Don’t miss this fascinating article in the New York Times, “Why Isn’t the Brain Green?” You can read it for itself, but then you hit paragraphs like this:
It isn’t immediately obvious why such studies are necessary or even valuable. Indeed, in the United States scientific community, where nearly all dollars for climate investigation are directed toward physical or biological projects, the notion that vital environmental solutions will be attained through social-science research — instead of improved climate models or innovative technologies — is an aggressively insurgent view. You might ask the decision scientists, as I eventually did, if they aren’t overcomplicating matters. Doesn’t a low-carbon world really just mean phasing out coal and other fossil fuels in favor of clean-energy technologies, domestic regulations and international treaties? None of them disagreed. Some smiled patiently. But all of them wondered if I had underestimated the countless group and individual decisions that must precede any widespread support for such technologies or policies. “Let’s start with the fact that climate change is anthropogenic,” Weber told me one morning in her Columbia office. “More or less, people have agreed on that. That means it’s caused by human behavior. That’s not to say that engineering solutions aren’t important. But if it’s caused by human behavior, then the solution probably also lies in changing human behavior.”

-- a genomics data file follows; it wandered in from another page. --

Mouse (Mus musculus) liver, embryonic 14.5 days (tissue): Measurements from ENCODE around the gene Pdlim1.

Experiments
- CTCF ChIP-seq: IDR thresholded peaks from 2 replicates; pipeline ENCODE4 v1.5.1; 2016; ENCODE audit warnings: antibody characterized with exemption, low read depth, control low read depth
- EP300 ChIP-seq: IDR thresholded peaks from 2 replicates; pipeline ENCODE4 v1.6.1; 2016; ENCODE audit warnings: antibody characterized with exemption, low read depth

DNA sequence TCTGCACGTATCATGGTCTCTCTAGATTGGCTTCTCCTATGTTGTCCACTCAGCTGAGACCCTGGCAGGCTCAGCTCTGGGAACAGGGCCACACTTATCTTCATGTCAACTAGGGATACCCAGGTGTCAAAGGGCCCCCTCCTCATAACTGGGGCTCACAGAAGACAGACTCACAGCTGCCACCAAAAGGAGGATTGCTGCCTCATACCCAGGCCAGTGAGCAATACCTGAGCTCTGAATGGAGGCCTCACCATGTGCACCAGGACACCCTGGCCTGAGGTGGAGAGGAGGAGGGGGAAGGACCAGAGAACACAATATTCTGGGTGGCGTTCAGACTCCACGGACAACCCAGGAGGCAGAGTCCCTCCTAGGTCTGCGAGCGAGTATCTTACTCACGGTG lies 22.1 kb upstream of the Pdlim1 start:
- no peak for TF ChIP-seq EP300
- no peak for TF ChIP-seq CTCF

and ask…can we just substitute in security? One of the key messages in the New School (the book) is in the chapter “Amateurs study cryptography, professionals study economics.”
It’s a great article. I would suggest that we need a New School of Environmental Sciences, but 20 years ago, I was taking an environmental science course of study that included chemistry and biology, along with economics psychology and public policy.
It’s almost enough to make you wonder if Kuhn was right.